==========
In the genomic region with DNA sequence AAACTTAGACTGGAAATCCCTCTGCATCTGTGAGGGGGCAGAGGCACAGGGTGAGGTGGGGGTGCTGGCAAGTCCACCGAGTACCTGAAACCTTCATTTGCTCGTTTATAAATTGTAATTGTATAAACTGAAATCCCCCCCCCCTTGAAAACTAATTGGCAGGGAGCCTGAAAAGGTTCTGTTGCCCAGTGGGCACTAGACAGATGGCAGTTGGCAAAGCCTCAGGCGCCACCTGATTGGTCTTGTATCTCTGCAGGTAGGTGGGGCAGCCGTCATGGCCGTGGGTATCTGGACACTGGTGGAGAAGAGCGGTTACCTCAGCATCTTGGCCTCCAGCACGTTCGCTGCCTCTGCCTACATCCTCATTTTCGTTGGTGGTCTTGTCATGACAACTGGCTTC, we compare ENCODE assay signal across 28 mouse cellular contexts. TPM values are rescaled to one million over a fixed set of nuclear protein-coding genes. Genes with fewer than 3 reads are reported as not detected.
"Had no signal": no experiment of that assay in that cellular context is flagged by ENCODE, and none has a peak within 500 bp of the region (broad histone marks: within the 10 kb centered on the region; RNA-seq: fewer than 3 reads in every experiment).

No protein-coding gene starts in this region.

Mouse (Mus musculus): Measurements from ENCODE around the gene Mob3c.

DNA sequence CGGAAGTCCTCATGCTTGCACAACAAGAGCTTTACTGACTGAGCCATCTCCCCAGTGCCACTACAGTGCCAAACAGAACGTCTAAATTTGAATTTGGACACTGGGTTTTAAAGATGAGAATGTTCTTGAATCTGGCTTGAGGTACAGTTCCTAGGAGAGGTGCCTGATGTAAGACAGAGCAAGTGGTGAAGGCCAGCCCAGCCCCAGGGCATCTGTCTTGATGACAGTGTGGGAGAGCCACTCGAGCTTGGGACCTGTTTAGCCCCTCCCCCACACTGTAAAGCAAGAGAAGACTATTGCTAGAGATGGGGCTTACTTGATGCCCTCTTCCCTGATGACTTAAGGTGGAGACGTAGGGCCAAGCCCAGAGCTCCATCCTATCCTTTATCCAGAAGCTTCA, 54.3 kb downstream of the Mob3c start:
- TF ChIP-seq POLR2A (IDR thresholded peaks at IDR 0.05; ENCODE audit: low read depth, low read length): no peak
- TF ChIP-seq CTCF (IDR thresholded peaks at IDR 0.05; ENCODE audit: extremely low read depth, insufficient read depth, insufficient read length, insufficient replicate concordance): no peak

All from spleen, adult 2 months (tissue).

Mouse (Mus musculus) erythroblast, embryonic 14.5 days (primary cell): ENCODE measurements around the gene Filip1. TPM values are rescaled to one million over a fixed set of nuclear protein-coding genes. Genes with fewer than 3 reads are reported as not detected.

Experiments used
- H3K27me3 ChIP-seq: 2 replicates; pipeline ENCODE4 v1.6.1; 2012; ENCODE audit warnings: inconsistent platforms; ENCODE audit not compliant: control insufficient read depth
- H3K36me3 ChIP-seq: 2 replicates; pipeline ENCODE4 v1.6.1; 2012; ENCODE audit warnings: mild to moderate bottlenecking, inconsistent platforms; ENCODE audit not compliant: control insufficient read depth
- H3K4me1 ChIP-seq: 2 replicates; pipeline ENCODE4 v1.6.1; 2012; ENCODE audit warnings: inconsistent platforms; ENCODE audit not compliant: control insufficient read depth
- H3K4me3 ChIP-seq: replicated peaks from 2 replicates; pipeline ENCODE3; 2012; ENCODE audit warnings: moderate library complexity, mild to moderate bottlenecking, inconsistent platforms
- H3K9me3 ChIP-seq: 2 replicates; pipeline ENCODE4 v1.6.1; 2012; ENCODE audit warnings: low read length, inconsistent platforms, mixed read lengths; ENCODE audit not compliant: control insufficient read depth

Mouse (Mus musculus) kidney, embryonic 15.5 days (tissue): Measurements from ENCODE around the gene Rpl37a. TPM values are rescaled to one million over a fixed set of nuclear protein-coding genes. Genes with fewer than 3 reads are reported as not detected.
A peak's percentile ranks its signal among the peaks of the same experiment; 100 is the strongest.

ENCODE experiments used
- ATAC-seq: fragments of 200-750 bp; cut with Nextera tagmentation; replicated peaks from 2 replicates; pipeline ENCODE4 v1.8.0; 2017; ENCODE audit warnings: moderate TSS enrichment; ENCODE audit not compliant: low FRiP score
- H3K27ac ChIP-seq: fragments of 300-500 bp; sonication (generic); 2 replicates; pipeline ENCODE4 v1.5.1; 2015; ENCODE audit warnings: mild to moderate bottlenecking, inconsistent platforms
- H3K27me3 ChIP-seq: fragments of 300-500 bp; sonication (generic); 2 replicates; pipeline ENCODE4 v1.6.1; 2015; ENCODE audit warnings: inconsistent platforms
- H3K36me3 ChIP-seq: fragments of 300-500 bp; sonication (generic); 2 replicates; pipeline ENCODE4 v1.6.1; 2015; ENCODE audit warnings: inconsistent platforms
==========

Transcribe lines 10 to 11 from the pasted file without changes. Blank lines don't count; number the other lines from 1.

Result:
Experiments used
- H3K27me3 ChIP-seq: 2 replicates; pipeline ENCODE4 v1.6.1; 2012; ENCODE audit warnings: inconsistent platforms; ENCODE audit not compliant: control insufficient read depth